August 8, 2008

Support bolsters research in fight against blinding diseases

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John Penn, Ph.D.

Support bolsters research in fight against blinding diseases

Research to Prevent Blindness (RPB) has awarded a grant of $110,000 to the Department of Ophthalmology and Visual Sciences to support research into the causes, treatment and prevention of blinding diseases.

The research will be directed by Paul Sternberg Jr., M.D., chair of the department and director of the Vanderbilt Eye Institute, and John Penn, Ph.D., vice chair and director of Research for the department.

RPB is the world's leading voluntary organization supporting eye research, and the Department of Ophthalmology has received continuous funding since the organization's inception in 1960.

To date, support has totaled almost $1.6 million.

“Our department certainly wouldn't be where it is today if it wasn't for RPB support,” Penn said.

“It has been integral to our research growth in so many ways.

“Our relationship with RPB has been critical to our past achievements; clearly, it will be just as instrumental in our future success.”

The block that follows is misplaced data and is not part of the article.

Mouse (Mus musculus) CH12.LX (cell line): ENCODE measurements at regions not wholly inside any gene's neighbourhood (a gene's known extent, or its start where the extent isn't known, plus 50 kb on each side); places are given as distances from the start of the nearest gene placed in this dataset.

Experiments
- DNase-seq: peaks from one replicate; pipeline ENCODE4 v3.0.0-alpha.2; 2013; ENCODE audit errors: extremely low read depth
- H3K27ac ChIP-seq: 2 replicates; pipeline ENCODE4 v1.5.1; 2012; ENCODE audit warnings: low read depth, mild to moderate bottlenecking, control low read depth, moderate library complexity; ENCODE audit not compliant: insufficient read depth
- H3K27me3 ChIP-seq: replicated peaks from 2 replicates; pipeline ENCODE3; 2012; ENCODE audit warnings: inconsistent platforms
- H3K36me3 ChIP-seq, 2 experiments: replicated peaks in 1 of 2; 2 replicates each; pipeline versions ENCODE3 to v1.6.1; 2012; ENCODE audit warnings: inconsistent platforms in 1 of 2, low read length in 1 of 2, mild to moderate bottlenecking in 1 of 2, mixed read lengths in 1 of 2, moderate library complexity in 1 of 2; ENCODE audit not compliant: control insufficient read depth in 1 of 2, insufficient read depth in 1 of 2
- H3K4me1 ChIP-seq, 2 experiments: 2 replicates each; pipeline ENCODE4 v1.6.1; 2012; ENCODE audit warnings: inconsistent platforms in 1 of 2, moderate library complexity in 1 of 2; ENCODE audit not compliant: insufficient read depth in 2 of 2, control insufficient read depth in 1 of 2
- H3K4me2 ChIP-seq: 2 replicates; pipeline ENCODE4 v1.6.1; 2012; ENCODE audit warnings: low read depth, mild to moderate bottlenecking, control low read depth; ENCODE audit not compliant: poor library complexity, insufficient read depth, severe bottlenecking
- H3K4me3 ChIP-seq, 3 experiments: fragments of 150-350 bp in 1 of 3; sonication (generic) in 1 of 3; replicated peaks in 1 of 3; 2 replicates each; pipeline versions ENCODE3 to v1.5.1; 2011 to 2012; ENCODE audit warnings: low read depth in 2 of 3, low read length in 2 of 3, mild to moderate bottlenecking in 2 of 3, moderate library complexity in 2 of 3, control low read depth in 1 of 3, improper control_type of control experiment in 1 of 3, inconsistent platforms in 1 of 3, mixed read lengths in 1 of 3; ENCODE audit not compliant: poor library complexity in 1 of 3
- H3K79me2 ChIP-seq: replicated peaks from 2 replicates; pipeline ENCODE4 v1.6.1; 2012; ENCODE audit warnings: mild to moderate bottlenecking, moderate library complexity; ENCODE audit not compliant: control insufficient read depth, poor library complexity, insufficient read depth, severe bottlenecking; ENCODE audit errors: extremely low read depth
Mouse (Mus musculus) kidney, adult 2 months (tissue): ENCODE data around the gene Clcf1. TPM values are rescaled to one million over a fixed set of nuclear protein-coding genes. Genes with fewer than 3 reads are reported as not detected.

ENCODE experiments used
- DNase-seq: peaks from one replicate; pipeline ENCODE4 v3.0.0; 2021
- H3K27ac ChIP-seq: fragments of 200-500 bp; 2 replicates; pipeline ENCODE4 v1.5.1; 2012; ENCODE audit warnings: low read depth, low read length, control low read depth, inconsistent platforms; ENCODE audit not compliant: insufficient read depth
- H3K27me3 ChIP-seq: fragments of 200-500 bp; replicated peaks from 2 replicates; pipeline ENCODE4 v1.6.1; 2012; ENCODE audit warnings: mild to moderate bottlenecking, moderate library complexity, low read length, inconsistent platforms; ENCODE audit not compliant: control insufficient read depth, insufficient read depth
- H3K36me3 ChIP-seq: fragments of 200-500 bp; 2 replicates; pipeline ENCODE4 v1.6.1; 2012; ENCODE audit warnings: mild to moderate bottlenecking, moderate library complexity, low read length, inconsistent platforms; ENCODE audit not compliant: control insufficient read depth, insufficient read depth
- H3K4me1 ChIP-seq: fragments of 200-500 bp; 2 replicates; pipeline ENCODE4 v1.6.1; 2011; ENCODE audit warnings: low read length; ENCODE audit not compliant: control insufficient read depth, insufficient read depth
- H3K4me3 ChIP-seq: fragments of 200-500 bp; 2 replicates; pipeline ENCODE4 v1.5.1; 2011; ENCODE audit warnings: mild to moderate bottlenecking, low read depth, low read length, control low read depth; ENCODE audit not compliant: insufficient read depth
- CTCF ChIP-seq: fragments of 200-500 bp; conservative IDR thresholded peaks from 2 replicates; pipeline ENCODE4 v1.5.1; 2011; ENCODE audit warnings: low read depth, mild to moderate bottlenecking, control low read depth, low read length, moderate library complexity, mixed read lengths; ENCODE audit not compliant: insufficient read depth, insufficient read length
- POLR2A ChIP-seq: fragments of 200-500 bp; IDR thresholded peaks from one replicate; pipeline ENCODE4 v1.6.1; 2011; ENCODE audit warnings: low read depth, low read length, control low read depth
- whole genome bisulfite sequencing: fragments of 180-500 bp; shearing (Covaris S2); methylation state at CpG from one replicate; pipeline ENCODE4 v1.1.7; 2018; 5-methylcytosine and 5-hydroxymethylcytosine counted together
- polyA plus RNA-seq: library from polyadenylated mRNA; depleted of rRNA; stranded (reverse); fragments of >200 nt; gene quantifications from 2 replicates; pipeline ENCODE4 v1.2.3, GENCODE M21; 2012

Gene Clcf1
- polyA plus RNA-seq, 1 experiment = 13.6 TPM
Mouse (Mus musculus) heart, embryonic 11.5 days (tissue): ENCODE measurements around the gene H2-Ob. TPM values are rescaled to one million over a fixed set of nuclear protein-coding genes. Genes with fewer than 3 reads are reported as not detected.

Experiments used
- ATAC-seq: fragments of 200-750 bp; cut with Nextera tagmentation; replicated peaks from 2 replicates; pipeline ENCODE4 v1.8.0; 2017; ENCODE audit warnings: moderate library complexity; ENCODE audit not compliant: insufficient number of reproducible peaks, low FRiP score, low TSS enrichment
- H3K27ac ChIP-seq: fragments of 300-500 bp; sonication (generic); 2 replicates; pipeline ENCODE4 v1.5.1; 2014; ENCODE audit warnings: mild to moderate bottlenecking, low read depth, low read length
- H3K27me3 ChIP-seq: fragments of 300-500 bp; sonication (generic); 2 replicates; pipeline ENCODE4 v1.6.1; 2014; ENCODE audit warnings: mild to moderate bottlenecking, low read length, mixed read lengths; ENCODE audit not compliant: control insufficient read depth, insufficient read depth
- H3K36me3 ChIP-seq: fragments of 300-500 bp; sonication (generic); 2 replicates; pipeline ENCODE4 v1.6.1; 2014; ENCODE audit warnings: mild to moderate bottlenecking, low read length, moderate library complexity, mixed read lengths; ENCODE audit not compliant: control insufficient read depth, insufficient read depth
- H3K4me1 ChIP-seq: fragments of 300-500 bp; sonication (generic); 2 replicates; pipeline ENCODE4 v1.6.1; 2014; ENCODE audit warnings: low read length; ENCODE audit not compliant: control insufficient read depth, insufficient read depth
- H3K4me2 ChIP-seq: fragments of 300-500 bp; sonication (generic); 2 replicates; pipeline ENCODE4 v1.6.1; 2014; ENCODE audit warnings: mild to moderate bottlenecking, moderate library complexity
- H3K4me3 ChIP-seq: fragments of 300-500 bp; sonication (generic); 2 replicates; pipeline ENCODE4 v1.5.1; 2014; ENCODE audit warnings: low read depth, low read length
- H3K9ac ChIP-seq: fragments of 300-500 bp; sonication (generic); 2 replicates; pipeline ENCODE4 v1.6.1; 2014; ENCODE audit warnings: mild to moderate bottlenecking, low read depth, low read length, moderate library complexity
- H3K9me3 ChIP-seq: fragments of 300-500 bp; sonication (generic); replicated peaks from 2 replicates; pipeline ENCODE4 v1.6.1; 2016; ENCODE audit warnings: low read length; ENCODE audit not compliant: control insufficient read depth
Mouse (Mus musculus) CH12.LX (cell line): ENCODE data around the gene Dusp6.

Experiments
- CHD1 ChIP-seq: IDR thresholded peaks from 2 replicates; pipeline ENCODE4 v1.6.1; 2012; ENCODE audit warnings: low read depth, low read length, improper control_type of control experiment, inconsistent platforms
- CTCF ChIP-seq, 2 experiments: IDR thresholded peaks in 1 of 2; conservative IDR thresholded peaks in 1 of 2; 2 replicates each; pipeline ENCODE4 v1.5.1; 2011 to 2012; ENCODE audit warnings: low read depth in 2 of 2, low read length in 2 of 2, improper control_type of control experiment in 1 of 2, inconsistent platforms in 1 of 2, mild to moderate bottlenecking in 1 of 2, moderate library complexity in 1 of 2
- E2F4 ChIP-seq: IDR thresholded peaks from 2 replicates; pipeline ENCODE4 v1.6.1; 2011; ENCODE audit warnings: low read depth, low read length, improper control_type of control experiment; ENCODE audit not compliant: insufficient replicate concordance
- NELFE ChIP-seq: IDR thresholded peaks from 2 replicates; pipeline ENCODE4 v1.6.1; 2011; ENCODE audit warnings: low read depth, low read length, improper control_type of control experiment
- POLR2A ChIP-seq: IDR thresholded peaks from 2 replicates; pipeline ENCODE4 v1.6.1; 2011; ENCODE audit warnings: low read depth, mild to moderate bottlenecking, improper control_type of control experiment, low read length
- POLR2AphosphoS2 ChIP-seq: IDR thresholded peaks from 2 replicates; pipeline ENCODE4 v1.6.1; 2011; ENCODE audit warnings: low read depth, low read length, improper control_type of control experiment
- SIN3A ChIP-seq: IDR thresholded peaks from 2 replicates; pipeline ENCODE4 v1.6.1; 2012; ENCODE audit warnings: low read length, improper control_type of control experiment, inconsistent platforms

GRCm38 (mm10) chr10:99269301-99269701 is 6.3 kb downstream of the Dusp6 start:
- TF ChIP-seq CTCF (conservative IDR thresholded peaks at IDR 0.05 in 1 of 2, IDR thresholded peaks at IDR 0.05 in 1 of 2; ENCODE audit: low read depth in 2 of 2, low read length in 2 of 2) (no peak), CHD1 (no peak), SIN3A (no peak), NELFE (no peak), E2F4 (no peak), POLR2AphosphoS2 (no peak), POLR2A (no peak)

The department uses the money for infrastructure supporting research into the eye diseases named top priorities by the National Institutes of Health.

“Paul Sternberg and I both feel strongly that clinical departments like ours are obligated to conduct translational research. That is, research that advances our understanding or treatment of the most prevalent eye diseases, the diseases that cause the most irreversible vision loss,” Penn said.

The department focuses specifically on research into the cause and treatment of diabetic retinopathy, glaucoma and age-related macular degeneration.

“Our areas of research emphasis often address more than one of these important diseases, so there is a nice overlap between the respective research interests of our investigators,” Penn said.

“This allows us to share ideas, resources, equipment and findings, and it accelerates the discovery process.”

The key feature of the grant is that use of the funds is unrestricted.

“Using RPB funding, we can examine ideas that may be a little too risky for traditional federal funding mechanisms, and more often than not, our scientific advances are the result of risky endeavors,” Penn said.

“We are extremely fortunate to have a long-standing partnership with RPB, and we feel a strong obligation to repay their generosity with significant advances in the field of ophthalmic research.”